Everywhere the rites of Bacchus, as if the world were only Watchmen, dogs; you’ll not meet anyone: Like heavy barrels the peaceful days roll on; Far-off voices in a hut – you neither understand them nor reply.
After tea we came into the great brown garden, Dark blinds lowered like eyelids on the windows, Past white columns to see the grapes Where airy glass has sluiced the sleepy mountain.
The vine, I said, lives on like ancient battles – Leafy-headed horsemen fight in flowery flourishes: The science of Hellas in stony Tauris – and here are The noble golden acres, the rusty furrows.
Well, in the white room silence stands like a spinning-wheel. It smells of vinegar and paint and the cellar’s new wine. Do you remember, in the Grecian house, the wife dear to all (Not Helen – another) – how long she spent weaving?
Golden fleece, where are you, golden fleece? The whole journey a thundering of the sea’s weighty waves. And leaving his ship, canvas worn out on the seas, Odysseus came back, filled with time and space.
Spring’s transparent-grey asphodels Are still far away. For a while yet sand rustles, Waves seethe. But here my spirit, like Persephone, Enters the insubstantial circle, And in the kingdom of the dead Delightful sunburnt arms don’t exist.
Why do we entrust to a boat The weight of a funeral urn, And celebrate the black rose festival On amethyst-coloured water? My spirit aspires there, Beyond the misty headland of Meganom, And a black sail shall come back from there After the burial!
A shadowy column of storm-clouds Quickly passes, Under a wind-driven moon Black rose-flakes scurry. And memory’s huge flag – Bird of death and mourners – Trails its black borders Over the cypress stern.
And the sad fan of years gone by Opens with a rustling sigh Where the amulet was darkly buried With a shudder in the sand. My spirit aspires there, Beyond the misty headland of Meganom, And a black sail shall come back from there After the burial!
I have studied the science of separations From nocturnal laments when hair flows loose. Oxen chew, waiting lengthens, This last hour of vigil in the city. And I honour the rituals of that cock-crowing night When, having lifted the journey’s burden of grief, Tear-stained eyes gazed into the distance And the singing of Muses blended with the weeping of women.
Who can know from the word goodbye What kind of parting is in store for us, What the cock’s clamour promises When a light burns in the acropolis, And at the dawn of some sort of new life When the lazy ox chews in his stall Why the rooster, herald of new life, Flaps his wings on the city walls?
And I like the way of weaving: The shuttle runs, the spindle hums, And – flying to meet us like swan’s down – Look, barefooted Delia! Oh how meagre life’s weft, How threadbare the language of rejoicing! Everything existed of old, everything happens again, And only the moment of recognition is sweet.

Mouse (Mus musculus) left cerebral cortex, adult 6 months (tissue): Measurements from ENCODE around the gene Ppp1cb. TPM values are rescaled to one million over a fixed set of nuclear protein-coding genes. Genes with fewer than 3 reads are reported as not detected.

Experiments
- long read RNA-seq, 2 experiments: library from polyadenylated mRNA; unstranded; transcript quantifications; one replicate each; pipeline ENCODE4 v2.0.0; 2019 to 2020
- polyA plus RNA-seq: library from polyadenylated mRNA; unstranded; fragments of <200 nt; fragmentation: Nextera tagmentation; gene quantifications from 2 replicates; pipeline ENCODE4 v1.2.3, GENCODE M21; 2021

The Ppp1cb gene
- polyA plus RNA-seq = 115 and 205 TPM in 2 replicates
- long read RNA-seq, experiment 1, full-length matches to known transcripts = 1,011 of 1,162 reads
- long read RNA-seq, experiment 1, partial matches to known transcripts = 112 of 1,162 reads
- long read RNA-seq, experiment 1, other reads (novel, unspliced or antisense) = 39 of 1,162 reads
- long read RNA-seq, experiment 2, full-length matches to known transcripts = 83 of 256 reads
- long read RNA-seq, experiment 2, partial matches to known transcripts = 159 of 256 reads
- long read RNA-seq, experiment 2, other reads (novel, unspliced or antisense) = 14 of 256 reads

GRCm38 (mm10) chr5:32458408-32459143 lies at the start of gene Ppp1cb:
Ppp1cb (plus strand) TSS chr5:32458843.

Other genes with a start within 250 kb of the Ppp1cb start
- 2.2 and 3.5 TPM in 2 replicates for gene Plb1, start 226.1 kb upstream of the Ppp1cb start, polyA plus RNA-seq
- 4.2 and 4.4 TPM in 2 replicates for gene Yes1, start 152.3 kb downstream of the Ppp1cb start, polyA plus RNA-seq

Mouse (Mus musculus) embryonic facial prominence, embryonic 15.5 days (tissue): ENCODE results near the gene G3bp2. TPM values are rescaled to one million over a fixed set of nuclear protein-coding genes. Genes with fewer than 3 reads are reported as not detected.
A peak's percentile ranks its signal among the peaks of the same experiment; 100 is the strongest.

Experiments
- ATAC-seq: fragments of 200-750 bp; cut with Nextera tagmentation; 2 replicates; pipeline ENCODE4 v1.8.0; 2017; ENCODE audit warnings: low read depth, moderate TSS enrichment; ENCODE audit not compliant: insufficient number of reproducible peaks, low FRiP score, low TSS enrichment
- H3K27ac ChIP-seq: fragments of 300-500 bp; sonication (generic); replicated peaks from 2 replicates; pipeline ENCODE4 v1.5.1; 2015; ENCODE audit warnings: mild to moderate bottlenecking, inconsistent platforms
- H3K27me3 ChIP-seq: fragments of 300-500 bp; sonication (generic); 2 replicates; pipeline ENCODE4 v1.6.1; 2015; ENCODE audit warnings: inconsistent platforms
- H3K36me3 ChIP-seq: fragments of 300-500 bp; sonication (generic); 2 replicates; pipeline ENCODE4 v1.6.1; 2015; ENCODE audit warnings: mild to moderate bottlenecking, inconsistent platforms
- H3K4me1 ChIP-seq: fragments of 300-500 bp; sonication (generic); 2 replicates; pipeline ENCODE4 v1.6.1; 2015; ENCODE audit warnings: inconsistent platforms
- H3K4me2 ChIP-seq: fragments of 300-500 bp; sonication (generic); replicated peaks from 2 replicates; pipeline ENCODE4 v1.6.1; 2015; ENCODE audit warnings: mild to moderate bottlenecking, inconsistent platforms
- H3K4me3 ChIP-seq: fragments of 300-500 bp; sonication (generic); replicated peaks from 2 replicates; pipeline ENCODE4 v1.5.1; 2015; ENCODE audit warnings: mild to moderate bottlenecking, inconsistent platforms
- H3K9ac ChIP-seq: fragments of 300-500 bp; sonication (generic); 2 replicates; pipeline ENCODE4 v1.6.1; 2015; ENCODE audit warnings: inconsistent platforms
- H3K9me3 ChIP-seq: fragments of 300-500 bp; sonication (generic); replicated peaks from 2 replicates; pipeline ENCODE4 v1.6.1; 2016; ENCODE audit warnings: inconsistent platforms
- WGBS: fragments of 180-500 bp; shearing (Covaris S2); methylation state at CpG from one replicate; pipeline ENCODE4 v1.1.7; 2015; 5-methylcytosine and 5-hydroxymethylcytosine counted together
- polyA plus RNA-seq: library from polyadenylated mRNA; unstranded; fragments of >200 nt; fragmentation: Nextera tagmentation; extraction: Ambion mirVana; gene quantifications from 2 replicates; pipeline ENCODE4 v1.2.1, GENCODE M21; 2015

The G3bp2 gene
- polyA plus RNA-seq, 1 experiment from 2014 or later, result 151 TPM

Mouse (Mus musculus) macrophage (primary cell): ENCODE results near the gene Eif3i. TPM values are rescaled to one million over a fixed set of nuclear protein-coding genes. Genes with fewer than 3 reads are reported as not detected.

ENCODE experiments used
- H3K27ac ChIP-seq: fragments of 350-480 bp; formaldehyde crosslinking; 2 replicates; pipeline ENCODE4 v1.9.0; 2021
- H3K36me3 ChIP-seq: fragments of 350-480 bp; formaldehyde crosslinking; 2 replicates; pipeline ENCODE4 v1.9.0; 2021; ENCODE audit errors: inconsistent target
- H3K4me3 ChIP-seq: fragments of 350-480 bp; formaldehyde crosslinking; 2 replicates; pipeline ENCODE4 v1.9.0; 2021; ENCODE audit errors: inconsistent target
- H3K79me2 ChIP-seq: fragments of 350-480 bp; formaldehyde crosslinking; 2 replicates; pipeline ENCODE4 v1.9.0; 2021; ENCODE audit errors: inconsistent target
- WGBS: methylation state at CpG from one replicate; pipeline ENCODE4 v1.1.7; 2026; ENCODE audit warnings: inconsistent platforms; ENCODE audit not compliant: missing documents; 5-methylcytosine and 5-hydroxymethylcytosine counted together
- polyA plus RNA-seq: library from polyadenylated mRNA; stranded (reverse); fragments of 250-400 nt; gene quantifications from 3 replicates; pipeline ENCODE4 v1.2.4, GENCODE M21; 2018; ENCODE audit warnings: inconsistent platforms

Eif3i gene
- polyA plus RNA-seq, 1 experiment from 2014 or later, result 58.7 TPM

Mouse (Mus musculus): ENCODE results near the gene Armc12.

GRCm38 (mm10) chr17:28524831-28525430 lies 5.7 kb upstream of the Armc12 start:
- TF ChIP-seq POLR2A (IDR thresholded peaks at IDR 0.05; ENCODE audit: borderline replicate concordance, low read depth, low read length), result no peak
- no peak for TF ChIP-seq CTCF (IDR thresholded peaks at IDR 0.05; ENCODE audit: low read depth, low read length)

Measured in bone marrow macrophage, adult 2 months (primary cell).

So be it: a translucent shape Like a squirrel’s pelt Lies on a clean clay dish And a girl stares, bent over the wax. Not for us to foretell the Grecian Erebus; Wax is for women what bronze is for men. On us our fate falls only in battles; Their death is given in divination.
Sisters: heaviness and tenderness bear the same insignia. Wasps too suck the lungwort heavy as a rose. Man dies, the hot sand cools. Yesterday’s sun is borne on a black litter.
Oh, heaviness of honeycombs, tenderness of nets: It is easier to raise a rock than to say your name! I am left with one care only, a golden one: To free myself from the burden of time.
I drink the turbid air as if it were dark water. Time is turned by the plough, and the rose was earth. The heavy-tender roses, in their slow whirlpool, Are plaited into double wreaths.
Return to the incestuous lap, Leah, from which you came: Instead of Ilium’s sun You chose a yellow twilight.
Go, no one shall touch you. On the father’s breast, at dead of night, Let the incestuous daughter Bury her head.
But a fateful change Must be fulfilled in you: You shall be called Leah – not Helen –, Not because imperial blood
Flows heavier in those veins Than in your veins. No, you shall fall in love with a Jew And dissolve in him. God help you.
When Psyche – life – descends among shades, Pursuing Persephone through half-transparent leaves, The blind swallow hurls itself at her feet With Stygian affection and a green twig.
Phantoms quickly throng around their new companion, They meet the fugitive with grievings, In her face they wring weak hands, Perplexed by bashful hope.
One holds out a mirror, another a phial of perfumes – The soul likes trinkets, is after all feminine. And dry complainings, like fine rain, Sprinkle the leafless forest with transparent voices.
And uncertain what to do in this tender hubbub The soul doesn’t recognize the transparent trees. Psyche breathes on the mirror, slow to hand over The lozenge of copper to the master of the ferry.
I have forgotten the word I wanted to say. On severed wings, to play with the transparent ones, The blind swallow flies back to her palace of shadows; A nocturnal song is sung in a frenzy.